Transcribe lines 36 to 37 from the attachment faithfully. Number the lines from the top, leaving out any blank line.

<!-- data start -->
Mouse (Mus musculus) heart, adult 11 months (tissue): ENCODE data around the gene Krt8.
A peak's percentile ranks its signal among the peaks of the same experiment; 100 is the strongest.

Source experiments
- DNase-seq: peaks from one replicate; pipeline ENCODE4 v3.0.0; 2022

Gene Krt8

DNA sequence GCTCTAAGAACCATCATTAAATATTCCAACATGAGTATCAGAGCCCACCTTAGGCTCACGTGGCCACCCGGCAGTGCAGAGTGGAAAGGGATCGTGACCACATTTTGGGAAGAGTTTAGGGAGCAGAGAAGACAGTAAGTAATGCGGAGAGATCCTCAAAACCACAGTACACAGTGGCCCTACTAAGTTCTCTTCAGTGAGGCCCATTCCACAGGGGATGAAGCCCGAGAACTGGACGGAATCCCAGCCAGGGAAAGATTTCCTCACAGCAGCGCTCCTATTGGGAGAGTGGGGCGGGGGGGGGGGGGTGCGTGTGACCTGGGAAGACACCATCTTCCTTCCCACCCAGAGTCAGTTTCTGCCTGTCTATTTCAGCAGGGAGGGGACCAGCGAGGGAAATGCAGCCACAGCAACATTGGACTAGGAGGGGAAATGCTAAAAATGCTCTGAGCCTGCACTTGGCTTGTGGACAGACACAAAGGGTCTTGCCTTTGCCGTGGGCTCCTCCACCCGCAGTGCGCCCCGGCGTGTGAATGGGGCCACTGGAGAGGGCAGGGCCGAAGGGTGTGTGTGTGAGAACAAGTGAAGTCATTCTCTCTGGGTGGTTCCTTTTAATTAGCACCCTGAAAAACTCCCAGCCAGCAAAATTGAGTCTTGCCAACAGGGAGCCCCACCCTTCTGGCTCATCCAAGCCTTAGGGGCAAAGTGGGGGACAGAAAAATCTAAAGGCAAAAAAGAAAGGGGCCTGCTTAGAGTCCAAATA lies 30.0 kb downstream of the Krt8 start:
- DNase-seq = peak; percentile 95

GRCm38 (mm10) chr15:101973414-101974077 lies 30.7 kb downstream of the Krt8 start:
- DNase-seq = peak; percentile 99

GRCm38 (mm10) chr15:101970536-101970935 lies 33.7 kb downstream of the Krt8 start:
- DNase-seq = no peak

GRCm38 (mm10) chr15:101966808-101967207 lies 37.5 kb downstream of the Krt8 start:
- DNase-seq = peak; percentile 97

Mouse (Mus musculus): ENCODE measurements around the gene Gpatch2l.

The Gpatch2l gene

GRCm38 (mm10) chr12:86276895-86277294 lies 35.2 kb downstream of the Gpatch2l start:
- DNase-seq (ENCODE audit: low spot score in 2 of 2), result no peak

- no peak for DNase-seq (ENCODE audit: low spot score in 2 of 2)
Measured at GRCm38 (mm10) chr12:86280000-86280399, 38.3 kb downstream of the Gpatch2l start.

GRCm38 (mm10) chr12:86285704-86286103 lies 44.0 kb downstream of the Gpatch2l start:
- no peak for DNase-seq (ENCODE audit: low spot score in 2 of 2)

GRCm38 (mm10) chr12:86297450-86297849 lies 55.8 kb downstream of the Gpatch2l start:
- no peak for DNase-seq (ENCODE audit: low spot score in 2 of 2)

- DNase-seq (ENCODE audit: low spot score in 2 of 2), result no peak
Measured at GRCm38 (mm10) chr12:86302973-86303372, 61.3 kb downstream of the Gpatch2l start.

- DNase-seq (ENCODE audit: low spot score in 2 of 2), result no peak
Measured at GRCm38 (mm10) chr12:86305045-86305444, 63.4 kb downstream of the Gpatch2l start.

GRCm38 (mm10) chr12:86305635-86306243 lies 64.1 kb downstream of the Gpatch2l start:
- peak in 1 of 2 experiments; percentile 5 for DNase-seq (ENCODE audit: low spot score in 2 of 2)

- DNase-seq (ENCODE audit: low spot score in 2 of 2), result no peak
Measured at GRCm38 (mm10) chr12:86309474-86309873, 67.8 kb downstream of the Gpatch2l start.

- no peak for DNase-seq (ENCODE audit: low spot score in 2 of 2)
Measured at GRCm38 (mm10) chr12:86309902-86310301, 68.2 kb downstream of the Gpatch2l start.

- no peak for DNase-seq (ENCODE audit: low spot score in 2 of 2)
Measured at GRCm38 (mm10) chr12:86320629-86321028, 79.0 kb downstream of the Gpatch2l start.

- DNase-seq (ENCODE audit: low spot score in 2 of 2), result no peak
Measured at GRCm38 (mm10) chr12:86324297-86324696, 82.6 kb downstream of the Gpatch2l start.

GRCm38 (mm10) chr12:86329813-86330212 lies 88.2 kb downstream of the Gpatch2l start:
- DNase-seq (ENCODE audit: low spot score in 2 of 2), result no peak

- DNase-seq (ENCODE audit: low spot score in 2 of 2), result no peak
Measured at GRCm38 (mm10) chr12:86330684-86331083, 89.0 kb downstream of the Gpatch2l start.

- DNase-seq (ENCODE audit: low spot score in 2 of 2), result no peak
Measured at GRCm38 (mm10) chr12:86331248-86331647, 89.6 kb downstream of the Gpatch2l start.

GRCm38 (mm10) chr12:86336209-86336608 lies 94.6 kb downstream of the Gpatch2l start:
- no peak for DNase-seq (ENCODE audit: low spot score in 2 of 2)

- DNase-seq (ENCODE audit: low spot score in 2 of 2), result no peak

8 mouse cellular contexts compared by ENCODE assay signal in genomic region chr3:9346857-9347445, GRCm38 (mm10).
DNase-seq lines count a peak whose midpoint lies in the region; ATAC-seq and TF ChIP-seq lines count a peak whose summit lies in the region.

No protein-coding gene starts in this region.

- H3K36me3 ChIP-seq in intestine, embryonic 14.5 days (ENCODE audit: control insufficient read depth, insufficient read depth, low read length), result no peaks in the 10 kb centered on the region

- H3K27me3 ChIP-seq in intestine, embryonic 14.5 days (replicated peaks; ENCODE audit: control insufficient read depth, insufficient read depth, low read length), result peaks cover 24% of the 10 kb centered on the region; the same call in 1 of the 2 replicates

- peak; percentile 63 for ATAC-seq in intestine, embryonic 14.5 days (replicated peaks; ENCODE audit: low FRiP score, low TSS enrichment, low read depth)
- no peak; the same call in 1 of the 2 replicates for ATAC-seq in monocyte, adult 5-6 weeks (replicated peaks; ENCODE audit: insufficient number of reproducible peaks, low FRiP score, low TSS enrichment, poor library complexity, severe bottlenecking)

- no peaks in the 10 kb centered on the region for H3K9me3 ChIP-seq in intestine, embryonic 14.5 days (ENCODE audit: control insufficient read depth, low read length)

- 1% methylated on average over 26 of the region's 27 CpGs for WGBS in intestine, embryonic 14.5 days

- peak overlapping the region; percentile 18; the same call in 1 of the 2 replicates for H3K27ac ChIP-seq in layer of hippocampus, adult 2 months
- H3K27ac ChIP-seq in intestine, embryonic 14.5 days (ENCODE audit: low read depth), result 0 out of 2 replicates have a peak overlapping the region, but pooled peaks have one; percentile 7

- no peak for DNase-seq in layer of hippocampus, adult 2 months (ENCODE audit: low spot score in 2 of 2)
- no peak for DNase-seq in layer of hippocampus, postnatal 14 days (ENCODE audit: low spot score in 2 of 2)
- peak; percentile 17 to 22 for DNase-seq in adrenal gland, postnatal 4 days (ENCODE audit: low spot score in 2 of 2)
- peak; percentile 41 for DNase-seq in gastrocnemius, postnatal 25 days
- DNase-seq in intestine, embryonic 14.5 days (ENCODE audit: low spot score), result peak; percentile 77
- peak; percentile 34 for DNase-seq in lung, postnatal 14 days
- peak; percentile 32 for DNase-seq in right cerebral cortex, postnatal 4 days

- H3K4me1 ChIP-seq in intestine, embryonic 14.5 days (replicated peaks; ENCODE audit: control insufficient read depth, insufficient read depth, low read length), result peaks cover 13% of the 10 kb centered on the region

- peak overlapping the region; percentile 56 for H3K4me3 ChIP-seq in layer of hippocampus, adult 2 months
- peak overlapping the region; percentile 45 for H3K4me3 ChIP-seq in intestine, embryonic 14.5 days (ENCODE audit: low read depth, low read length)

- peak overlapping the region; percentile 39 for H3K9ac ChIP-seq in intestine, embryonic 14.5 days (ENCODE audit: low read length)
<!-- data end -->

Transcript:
- DNase-seq (ENCODE audit: low spot score in 2 of 2), result no peak
Measured at GRCm38 (mm10) chr12:86324297-86324696, 82.6 kb downstream of the Gpatch2l start.